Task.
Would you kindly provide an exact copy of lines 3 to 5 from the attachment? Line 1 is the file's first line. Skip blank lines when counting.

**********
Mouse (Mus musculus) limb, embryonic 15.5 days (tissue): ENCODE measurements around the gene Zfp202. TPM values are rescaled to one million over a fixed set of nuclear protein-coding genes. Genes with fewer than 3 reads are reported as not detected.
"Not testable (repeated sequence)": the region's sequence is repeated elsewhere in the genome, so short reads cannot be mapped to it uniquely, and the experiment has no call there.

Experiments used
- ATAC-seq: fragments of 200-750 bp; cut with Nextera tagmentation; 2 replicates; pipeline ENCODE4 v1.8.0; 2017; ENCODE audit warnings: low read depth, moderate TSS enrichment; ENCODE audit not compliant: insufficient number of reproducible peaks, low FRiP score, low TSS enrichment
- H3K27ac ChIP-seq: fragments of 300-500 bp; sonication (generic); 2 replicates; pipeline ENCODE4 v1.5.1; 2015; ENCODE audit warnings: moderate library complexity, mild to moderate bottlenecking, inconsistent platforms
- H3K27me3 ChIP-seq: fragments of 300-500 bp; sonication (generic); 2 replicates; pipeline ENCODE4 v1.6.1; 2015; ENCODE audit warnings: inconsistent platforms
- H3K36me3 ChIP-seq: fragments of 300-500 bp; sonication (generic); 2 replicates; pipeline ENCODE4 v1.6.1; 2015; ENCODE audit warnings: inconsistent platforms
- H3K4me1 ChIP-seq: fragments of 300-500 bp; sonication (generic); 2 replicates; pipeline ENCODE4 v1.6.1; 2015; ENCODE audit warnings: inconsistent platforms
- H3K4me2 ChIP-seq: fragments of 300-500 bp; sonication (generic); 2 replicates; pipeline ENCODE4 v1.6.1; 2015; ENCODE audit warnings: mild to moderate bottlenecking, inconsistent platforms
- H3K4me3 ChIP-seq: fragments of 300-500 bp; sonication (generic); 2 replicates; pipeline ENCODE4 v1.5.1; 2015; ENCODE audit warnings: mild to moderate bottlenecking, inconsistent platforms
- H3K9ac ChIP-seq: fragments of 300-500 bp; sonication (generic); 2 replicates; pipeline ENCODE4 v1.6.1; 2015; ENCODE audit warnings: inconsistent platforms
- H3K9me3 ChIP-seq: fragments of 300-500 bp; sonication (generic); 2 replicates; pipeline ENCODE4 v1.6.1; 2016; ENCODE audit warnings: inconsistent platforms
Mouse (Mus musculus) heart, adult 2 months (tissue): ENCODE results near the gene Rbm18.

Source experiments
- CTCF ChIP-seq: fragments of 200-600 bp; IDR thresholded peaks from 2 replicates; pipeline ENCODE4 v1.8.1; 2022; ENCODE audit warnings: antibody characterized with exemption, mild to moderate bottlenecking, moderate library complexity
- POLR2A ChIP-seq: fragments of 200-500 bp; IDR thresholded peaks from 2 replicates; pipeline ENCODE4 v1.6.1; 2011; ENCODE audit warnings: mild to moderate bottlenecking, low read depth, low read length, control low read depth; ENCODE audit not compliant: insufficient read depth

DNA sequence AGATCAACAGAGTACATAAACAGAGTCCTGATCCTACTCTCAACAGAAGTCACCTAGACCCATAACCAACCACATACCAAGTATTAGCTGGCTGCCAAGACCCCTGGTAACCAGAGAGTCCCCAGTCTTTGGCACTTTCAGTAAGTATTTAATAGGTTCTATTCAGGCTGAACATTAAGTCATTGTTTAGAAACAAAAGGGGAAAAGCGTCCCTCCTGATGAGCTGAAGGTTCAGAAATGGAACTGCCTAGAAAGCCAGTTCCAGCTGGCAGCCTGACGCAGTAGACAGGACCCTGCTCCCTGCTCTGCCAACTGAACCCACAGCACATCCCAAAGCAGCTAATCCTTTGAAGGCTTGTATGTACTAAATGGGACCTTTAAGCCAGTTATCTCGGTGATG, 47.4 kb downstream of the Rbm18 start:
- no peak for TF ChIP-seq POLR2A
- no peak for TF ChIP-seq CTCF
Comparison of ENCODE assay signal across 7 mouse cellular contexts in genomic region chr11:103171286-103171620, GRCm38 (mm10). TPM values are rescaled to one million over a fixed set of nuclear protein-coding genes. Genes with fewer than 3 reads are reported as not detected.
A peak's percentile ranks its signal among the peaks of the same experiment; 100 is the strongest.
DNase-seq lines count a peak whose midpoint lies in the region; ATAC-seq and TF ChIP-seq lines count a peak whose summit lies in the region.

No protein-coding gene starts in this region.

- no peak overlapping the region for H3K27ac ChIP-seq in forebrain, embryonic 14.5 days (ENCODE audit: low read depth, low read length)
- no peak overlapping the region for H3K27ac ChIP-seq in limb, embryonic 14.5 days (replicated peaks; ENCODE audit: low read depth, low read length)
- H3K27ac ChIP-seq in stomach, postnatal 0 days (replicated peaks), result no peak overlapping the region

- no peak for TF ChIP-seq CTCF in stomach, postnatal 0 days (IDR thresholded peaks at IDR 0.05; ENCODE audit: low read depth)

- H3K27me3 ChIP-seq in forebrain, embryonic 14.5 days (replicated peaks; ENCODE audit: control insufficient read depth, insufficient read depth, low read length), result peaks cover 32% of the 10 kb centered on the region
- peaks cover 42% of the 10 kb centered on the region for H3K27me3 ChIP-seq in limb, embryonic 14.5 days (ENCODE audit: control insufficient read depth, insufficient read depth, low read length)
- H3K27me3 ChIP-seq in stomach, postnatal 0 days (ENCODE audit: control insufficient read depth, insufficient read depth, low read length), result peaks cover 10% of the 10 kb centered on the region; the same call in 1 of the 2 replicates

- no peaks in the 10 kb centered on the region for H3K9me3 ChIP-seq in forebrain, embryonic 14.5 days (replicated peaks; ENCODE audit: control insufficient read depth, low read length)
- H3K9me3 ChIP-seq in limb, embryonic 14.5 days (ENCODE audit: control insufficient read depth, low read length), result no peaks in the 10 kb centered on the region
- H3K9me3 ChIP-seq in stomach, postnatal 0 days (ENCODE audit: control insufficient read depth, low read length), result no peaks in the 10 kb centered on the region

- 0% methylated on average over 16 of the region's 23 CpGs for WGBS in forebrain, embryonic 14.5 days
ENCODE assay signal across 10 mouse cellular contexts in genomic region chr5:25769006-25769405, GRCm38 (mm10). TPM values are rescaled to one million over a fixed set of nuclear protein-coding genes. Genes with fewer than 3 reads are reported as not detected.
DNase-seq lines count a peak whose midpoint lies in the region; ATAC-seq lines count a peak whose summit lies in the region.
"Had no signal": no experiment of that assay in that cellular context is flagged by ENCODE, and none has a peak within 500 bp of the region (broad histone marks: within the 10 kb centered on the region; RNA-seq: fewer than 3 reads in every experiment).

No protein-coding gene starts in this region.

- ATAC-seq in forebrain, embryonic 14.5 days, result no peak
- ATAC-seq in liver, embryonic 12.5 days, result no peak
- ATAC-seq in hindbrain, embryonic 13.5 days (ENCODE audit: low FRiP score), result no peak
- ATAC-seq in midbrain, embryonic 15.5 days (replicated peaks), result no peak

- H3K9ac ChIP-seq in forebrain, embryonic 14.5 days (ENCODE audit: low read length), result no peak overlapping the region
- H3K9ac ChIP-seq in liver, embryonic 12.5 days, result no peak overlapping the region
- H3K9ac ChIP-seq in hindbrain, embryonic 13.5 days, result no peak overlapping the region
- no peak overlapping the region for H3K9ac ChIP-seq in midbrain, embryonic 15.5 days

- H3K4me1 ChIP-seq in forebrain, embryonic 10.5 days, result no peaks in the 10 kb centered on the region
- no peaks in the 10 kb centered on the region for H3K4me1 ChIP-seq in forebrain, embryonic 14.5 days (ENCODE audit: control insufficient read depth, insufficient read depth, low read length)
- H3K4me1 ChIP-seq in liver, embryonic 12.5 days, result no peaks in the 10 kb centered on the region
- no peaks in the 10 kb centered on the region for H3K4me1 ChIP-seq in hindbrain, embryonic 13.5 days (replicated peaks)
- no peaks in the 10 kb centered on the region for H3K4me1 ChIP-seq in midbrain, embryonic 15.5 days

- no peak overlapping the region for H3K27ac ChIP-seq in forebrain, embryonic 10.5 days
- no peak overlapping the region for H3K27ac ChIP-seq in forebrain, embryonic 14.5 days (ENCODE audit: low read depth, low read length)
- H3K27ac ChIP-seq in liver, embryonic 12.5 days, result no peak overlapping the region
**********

Experiments used
- ATAC-seq: fragments of 200-750 bp; cut with Nextera tagmentation; 2 replicates; pipeline ENCODE4 v1.8.0; 2017; ENCODE audit warnings: low read depth, moderate TSS enrichment; ENCODE audit not compliant: insufficient number of reproducible peaks, low FRiP score, low TSS enrichment
- H3K27ac ChIP-seq: fragments of 300-500 bp; sonication (generic); 2 replicates; pipeline ENCODE4 v1.5.1; 2015; ENCODE audit warnings: moderate library complexity, mild to moderate bottlenecking, inconsistent platforms